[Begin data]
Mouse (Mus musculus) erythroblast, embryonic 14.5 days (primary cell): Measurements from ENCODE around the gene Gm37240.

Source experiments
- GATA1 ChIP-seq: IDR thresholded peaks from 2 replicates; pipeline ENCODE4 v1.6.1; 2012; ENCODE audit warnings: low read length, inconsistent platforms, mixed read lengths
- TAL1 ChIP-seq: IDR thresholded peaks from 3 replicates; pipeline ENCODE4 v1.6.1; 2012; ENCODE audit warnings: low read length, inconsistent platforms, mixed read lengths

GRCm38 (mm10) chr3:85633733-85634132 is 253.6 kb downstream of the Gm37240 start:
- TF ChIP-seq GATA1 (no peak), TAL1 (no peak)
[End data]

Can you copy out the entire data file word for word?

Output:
Mouse (Mus musculus) erythroblast, embryonic 14.5 days (primary cell): Measurements from ENCODE around the gene Gm37240.

Source experiments
- GATA1 ChIP-seq: IDR thresholded peaks from 2 replicates; pipeline ENCODE4 v1.6.1; 2012; ENCODE audit warnings: low read length, inconsistent platforms, mixed read lengths
- TAL1 ChIP-seq: IDR thresholded peaks from 3 replicates; pipeline ENCODE4 v1.6.1; 2012; ENCODE audit warnings: low read length, inconsistent platforms, mixed read lengths

GRCm38 (mm10) chr3:85633733-85634132 is 253.6 kb downstream of the Gm37240 start:
- TF ChIP-seq GATA1 (no peak), TAL1 (no peak)